Tetanus Toxin

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Natural Source

Clostridium tetani


100 kDa heavy chain (fragment B) and a 50kDa light chain (fragment A)

Type of Toxin


Commercial Presentation


Health Hazards

Modes of Transmission

Spores of C. tetani are found in soil, dust and animal feces. Transmission occurs through contamination of wounds with soil or foreign bodies contaminated with C. tetani spores. There is no person to person transmission.

LD50 (ug/kg) in Humans

0.003 ug/kg

Signs and Symptoms

Unopposed muscle contraction and spasm, Risus Sardonicus (a rigid smile), Trismus (commonly known as lock-jaw), and Opisthotonus (rigid, arched back). Seizures may occur, and the autonomic nervous system may also be affected


Tetanus is a medical emergency requiring hospitalization, immediate treatment with human tetanus immune globulin (TIG), agents to control muscle spasm, aggressive wound care, antibiotics, and a tetanus toxoid booster. If tetanus immune globulin is unavailable, Immune Globulin Intravenous (IGIV) can be used.

Host Range

Human, domestic and wild animals.

Medical Precautions/Treatment


Follow CDC's protocol for tetanus prophylaxis with TIG in routine wound management.


Vaccination during recovery: Tetanus disease does not result in tetanus immunity. Active immunization with a tetanus toxoid-containing vaccine should begin or continue as soon as the person's condition has stabilized.

Individuals working with Tetanus Toxin should be offered the Tetanus vaccine. Adults should get one dose of the tetanus and diphtheria (Td) vaccine every 10 years.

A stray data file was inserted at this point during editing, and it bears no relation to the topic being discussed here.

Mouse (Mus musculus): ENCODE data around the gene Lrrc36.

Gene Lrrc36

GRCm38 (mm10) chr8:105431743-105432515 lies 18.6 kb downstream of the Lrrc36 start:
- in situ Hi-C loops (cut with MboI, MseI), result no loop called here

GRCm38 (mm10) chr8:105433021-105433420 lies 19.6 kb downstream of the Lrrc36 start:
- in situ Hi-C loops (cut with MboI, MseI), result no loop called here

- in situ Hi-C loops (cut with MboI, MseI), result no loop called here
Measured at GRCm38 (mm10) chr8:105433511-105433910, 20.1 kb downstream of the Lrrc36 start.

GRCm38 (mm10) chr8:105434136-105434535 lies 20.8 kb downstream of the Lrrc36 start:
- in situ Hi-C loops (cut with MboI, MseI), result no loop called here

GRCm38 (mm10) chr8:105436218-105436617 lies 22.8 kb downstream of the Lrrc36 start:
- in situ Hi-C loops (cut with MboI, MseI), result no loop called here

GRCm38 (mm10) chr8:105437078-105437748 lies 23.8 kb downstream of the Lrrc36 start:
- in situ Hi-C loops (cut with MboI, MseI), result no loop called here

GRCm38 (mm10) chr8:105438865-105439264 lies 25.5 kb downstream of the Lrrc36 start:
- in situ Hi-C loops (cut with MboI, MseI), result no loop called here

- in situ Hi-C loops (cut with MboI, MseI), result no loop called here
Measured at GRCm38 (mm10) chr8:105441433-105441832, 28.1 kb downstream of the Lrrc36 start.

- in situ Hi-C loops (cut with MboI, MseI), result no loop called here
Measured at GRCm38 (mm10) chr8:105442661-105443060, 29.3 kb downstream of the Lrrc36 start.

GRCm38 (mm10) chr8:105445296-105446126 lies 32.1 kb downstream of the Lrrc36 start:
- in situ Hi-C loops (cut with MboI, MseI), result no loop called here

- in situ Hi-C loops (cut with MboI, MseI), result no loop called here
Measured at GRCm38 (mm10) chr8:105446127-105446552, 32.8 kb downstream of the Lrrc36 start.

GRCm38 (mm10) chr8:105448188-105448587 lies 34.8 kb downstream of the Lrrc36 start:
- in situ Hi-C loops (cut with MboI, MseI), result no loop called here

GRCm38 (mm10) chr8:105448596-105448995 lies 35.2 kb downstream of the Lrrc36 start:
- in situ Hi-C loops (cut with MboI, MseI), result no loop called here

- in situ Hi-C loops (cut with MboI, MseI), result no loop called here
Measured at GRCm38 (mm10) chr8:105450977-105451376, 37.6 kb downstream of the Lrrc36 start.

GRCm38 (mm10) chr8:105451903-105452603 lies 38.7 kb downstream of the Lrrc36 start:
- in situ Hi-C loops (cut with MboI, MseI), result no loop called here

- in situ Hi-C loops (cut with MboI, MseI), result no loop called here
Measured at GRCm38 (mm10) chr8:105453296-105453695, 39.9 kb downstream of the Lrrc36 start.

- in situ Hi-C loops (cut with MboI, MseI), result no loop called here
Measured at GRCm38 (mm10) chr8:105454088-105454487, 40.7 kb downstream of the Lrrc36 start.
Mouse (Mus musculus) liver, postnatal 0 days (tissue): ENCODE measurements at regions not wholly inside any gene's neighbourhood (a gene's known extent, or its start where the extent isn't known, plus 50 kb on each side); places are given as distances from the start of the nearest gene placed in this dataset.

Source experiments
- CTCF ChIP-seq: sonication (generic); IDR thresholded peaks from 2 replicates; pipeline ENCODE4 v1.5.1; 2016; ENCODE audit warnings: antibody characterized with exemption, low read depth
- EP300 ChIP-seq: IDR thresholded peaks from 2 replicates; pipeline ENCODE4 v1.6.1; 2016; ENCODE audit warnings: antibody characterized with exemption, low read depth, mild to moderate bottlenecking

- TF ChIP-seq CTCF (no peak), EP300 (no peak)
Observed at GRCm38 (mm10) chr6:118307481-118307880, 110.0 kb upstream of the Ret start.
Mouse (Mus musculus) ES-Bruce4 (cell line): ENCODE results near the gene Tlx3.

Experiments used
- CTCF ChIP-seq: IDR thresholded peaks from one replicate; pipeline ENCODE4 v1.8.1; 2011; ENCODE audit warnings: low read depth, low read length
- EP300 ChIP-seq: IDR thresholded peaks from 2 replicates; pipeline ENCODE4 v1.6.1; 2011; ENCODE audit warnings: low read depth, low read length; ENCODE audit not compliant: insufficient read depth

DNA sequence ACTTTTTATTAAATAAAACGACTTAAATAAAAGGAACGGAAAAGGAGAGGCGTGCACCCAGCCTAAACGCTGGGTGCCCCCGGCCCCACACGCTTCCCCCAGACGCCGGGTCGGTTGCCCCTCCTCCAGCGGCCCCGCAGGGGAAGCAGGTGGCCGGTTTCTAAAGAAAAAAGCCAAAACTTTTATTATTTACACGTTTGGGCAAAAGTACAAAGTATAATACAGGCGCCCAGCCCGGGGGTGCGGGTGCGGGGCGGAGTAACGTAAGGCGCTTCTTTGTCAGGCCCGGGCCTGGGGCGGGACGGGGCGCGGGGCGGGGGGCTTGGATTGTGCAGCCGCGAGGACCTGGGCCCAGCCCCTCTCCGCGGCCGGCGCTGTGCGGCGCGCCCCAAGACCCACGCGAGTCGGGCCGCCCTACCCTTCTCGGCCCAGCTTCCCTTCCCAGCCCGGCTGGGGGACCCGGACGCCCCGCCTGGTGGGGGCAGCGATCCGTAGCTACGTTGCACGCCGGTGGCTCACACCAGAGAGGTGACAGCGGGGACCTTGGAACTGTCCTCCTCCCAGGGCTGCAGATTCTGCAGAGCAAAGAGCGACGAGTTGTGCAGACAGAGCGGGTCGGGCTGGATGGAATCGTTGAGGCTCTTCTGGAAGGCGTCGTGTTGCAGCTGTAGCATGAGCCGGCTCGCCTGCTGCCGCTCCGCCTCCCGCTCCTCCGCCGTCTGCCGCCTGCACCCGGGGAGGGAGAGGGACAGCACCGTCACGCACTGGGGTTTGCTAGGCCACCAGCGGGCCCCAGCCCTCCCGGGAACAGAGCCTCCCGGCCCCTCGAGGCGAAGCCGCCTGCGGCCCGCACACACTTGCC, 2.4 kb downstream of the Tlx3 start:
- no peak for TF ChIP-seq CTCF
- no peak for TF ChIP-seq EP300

Physical exam, medical and immunization history, and the signs and symptoms of muscle spasms, stiffness and pain. Laboratory tests generally aren't helpful for diagnosing tetanus.

Emory Requirements

Report all incidents using PeopleSoft.

Laboratory Hazards

Laboratory Acquired Infections

Laboratory-acquired cases of Tetanus Toxin have occurred.


Inhaled, ingestion, skin absorption.



Tetanus Information



Follow Chemical Safety hazard assessment. Work inside the biosafety cabinet.


In vitro work should be conducted inside the BSC.

Spill Procedures


Notify others working in the lab.  Allow aerosols to settle.  Don appropriate PPE. An EPA-registered disinfectant should be used to remove contaminating matter from surfaces (e.g., of bench tops and equipment). All decontamination litter and other disposable materials should be autoclaved.


For assistance, contact Emory's Biosafety Officer (404-727-8863), or the EHSO Spill Team (404-727-2888)

Exposure Procedures

Mucous Membrane

Flush eyes, mouth or nose for 15 minutes at eyewash station.

Other Exposures

Wash area with soap and water for 15 minutes.


Immediately report incident to supervisor, complete an employee incident report using PeopleSoft.

Medical Follow-up 

7am-4pm (OIM): 404-686-8587

After Hours: OIM NP On Call 404-686-5500 PIC# 50464

Needle Stick (OIM): 404-686-8587 or APP On Call: 404-686-5500 PIC# 50464

Yerkes: Maureen Thompson, Office (404-727-8012), Cell (404-275-0963)



10% bleach


Steam Autoclave 1 hr 121C

Survival Outside Host

Does survive outside the host.

Personal Protective Equipment (PPE)

Minimum PPE Requirements

Lab coat/scrub Gloves Eye protection when working outside the biosafety cabinet or a chemical fume hood. Avoid contact with skin and eyes. Avoid formation of dust and aerosols. Provide appropriate exhaust ventilation at places where dust is formed. Additional PPE may be required depending on lab specific SOPs.

Additional Precautions

Use a biological safety cabinet (BSC) or a chemical fume hood for resuspension of the biological toxin or manipulations of stock solutions of toxins that can generate aerosols, such as pipetting, harvesting, infecting cells, filling tubes/containers, and opening sealed centrifuge canisters.

Waste Management

Solid Waste

Materials that are potentially contaminated with toxins shall be disposed of as biohazardous waste and sharps must be disposed of in a sharps container.